Treaty of Trianon
The Treaty of Trianon (French: Traité de Trianon, Hungarian: Trianoni békeszerződés) was prepared at the Paris Peace Conference and was signed in the Grand Trianon Palace in Versailles on June 4, 1920. It formally ended World War I between most of the Allies of World War I and the Kingdom of Hungary. French diplomats played the major role in designing the treaty, with a mind to establishing French-led coalition of the newly formed nations. It regulated the status of the independent Hungarian state and defined its borders generally within the ceasefire lines established in November–December 1918 and left Hungary as a landlocked state that included 93,073 square kilometres (35,936 sq mi), 28% of the 325,411 square kilometres (125,642 sq mi) that had constituted the pre-war Kingdom of Hungary (the Hungarian half of the Austro-Hungarian monarchy). The new Kingdom had a population of 7.6 million, 36% compared to the pre-war kingdom's population of 20.9 million. Though the areas that were allocated to neighbouring countries had a majority of non-Hungarians, in them lived 3.3 million Hungarians – 31% – who were now in a minority status. The treaty limited Hungary's army to 35,000 officers and men, and the Austro-Hungarian Navy ceased to exist. These decisions and their consequences has been the cause of deep resentment in Hungary ever since.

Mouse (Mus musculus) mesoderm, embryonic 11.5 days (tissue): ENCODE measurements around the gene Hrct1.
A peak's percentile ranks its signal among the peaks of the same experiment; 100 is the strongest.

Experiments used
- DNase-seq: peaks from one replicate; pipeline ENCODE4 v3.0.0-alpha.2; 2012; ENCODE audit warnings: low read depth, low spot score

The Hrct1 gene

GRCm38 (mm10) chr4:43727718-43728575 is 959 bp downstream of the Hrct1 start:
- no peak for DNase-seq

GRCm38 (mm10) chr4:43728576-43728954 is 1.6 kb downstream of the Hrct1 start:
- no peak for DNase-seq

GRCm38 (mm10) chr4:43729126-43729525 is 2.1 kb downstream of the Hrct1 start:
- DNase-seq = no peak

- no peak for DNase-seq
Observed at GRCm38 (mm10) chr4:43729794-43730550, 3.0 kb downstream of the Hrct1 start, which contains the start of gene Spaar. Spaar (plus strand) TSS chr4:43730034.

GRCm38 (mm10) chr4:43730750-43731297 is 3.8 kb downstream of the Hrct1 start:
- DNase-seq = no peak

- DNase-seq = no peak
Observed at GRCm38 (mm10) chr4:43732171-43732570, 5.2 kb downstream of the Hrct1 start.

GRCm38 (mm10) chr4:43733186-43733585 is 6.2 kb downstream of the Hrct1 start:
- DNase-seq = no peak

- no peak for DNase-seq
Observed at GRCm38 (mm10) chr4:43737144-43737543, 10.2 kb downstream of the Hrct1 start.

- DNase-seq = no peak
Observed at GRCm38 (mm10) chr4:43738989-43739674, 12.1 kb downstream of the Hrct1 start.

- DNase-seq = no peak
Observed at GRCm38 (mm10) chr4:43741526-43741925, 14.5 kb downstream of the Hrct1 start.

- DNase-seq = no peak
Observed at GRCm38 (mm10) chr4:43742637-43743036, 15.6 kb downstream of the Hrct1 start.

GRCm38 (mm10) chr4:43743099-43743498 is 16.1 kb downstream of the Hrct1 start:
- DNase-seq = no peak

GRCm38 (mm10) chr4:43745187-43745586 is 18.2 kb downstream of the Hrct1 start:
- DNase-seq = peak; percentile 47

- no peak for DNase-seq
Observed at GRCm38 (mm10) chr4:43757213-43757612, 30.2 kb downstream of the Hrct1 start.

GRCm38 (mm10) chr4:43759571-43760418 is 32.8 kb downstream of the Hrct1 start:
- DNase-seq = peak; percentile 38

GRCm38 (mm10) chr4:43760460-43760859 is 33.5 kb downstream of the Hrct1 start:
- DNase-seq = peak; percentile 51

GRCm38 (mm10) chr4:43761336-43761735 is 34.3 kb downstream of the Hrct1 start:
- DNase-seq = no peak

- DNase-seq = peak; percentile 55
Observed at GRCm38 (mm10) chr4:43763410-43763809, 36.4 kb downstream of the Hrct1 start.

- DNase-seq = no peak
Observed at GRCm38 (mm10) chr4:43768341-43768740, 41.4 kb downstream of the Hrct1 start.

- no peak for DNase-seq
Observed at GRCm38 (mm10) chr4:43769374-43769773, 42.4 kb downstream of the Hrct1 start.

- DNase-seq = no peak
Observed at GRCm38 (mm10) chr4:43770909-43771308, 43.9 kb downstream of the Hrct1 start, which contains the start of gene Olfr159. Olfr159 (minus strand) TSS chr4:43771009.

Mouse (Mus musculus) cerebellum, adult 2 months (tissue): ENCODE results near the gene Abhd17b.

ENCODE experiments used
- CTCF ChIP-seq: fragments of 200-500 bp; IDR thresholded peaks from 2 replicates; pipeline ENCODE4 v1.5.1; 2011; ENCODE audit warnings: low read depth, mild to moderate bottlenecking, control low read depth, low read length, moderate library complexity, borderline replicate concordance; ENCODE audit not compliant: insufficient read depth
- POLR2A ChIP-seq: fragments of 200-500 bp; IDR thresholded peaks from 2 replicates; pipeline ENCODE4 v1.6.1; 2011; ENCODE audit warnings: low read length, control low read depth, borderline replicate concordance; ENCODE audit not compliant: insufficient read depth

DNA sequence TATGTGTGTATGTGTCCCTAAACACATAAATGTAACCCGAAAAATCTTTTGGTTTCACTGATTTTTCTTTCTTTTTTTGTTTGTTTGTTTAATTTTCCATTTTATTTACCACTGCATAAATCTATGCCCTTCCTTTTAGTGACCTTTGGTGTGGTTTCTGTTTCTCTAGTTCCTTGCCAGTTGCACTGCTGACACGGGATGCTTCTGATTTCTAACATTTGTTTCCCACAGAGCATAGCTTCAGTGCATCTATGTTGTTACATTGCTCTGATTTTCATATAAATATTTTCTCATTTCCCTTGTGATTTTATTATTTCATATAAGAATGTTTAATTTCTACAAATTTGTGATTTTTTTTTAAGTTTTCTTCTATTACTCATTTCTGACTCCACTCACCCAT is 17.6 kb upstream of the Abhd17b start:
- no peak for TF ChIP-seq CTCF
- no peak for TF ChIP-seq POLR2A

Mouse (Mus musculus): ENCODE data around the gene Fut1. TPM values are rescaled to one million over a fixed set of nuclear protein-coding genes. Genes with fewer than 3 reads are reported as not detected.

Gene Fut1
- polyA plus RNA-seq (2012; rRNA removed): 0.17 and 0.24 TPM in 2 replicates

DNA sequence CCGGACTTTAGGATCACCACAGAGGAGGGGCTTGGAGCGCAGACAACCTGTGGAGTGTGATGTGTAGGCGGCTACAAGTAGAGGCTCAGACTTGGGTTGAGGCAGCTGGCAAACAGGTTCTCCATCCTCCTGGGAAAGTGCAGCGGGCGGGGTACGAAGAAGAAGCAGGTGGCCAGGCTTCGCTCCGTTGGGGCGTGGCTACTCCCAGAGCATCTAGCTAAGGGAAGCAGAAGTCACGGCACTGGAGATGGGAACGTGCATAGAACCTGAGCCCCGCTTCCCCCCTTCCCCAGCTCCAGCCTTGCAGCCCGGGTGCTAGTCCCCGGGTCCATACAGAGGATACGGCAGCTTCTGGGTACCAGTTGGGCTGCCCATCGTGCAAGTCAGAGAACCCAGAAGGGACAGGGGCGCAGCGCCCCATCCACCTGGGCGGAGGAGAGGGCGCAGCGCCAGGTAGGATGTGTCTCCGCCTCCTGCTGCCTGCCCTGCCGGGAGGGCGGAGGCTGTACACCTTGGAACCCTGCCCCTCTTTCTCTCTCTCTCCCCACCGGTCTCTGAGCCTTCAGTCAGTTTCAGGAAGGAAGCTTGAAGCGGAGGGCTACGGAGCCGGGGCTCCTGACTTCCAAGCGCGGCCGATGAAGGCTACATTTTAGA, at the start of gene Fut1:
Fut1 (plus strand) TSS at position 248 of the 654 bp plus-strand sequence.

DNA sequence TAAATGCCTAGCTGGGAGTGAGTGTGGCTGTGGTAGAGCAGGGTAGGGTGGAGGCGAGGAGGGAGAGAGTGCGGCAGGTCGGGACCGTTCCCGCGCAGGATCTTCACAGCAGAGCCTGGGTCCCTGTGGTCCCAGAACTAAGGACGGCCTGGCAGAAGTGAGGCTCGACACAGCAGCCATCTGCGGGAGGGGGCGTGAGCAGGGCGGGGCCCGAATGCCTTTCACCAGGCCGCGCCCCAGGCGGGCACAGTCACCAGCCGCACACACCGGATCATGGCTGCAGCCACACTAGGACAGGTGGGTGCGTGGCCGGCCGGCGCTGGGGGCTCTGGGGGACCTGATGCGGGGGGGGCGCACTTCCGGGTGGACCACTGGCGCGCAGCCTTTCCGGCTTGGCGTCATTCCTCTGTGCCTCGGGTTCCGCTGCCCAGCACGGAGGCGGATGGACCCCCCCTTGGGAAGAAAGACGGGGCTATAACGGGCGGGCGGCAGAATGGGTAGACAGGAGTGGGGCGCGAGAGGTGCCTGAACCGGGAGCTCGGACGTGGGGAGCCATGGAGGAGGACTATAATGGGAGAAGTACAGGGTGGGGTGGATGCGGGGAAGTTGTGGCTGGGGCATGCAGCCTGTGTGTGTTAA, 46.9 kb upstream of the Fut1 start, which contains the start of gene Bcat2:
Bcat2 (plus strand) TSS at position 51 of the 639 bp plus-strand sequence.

Arrival of the two signatories, Ágost Benárd and Alfréd Drasche-Lázár, on 4 June 1920 at the Grand Trianon Palace in Versailles
|Signed||4 June 1920|
|Effective||31 July 1921|
|Signatories||1. Principal Allied and Associated Powers|
2. Central Powers
|Languages||French, English, Italian|
|Treaty of Trianon at Wikisource|
The principal beneficiaries were the Kingdom of Romania, the Czechoslovak Republic, the Kingdom of Serbs, Croats and Slovenes (later Yugoslavia), and the First Austrian Republic. One of the main elements of the treaty was the doctrine of "self-determination of peoples", and it was an attempt to give the non-Hungarians their own national states. In addition, Hungary had to pay war reparations to its neighbours. The treaty was dictated by the Allies rather than negotiated, and the Hungarians had no option but to accept its terms. The Hungarian delegation signed the treaty under protest, and agitation for its revision began immediately.
The current boundaries of Hungary are the same as those defined by the Treaty of Trianon, with some minor modifications until 1924 regarding the Hungarian-Austrian border and the notable exception of three villages that were transferred to Czechoslovakia in 1947.
Only one plebiscite was allowed about the disputed borders on the former territory of Kingdom of Hungary after World War I. It settled a small border dispute between Austria and Hungary in 1921, that was later known as the Sopron plebiscite. During the Sopron area plebiscite, the polling stations were supervised by army officers belonging to the Allied powers.